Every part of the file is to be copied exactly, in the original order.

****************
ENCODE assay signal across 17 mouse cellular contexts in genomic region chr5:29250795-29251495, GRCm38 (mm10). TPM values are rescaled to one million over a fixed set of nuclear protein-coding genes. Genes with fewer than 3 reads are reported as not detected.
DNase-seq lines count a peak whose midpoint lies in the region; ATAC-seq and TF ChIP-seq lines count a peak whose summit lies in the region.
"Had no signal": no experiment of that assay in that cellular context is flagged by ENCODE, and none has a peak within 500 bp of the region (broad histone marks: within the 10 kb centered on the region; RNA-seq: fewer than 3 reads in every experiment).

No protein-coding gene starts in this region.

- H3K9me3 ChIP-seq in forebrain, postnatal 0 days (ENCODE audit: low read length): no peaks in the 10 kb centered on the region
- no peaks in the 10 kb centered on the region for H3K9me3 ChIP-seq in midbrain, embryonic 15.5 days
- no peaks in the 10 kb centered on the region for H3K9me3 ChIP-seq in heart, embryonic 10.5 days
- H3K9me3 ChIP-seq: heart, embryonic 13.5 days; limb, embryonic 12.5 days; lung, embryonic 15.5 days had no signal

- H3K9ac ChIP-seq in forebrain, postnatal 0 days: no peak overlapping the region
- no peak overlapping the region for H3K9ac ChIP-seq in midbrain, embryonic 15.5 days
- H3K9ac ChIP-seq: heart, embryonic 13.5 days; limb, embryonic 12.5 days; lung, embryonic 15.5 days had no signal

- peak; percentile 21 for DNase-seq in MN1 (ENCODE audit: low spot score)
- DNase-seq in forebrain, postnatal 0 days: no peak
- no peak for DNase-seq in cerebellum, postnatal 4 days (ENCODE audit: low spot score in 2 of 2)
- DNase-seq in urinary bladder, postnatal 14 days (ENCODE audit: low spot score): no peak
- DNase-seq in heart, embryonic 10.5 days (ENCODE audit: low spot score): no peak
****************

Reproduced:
ENCODE assay signal across 17 mouse cellular contexts in genomic region chr5:29250795-29251495, GRCm38 (mm10). TPM values are rescaled to one million over a fixed set of nuclear protein-coding genes. Genes with fewer than 3 reads are reported as not detected.
DNase-seq lines count a peak whose midpoint lies in the region; ATAC-seq and TF ChIP-seq lines count a peak whose summit lies in the region.
"Had no signal": no experiment of that assay in that cellular context is flagged by ENCODE, and none has a peak within 500 bp of the region (broad histone marks: within the 10 kb centered on the region; RNA-seq: fewer than 3 reads in every experiment).

No protein-coding gene starts in this region.

- H3K9me3 ChIP-seq in forebrain, postnatal 0 days (ENCODE audit: low read length): no peaks in the 10 kb centered on the region
- no peaks in the 10 kb centered on the region for H3K9me3 ChIP-seq in midbrain, embryonic 15.5 days
- no peaks in the 10 kb centered on the region for H3K9me3 ChIP-seq in heart, embryonic 10.5 days
- H3K9me3 ChIP-seq: heart, embryonic 13.5 days; limb, embryonic 12.5 days; lung, embryonic 15.5 days had no signal

- H3K9ac ChIP-seq in forebrain, postnatal 0 days: no peak overlapping the region
- no peak overlapping the region for H3K9ac ChIP-seq in midbrain, embryonic 15.5 days
- H3K9ac ChIP-seq: heart, embryonic 13.5 days; limb, embryonic 12.5 days; lung, embryonic 15.5 days had no signal

- peak; percentile 21 for DNase-seq in MN1 (ENCODE audit: low spot score)
- DNase-seq in forebrain, postnatal 0 days: no peak
- no peak for DNase-seq in cerebellum, postnatal 4 days (ENCODE audit: low spot score in 2 of 2)
- DNase-seq in urinary bladder, postnatal 14 days (ENCODE audit: low spot score): no peak
- DNase-seq in heart, embryonic 10.5 days (ENCODE audit: low spot score): no peak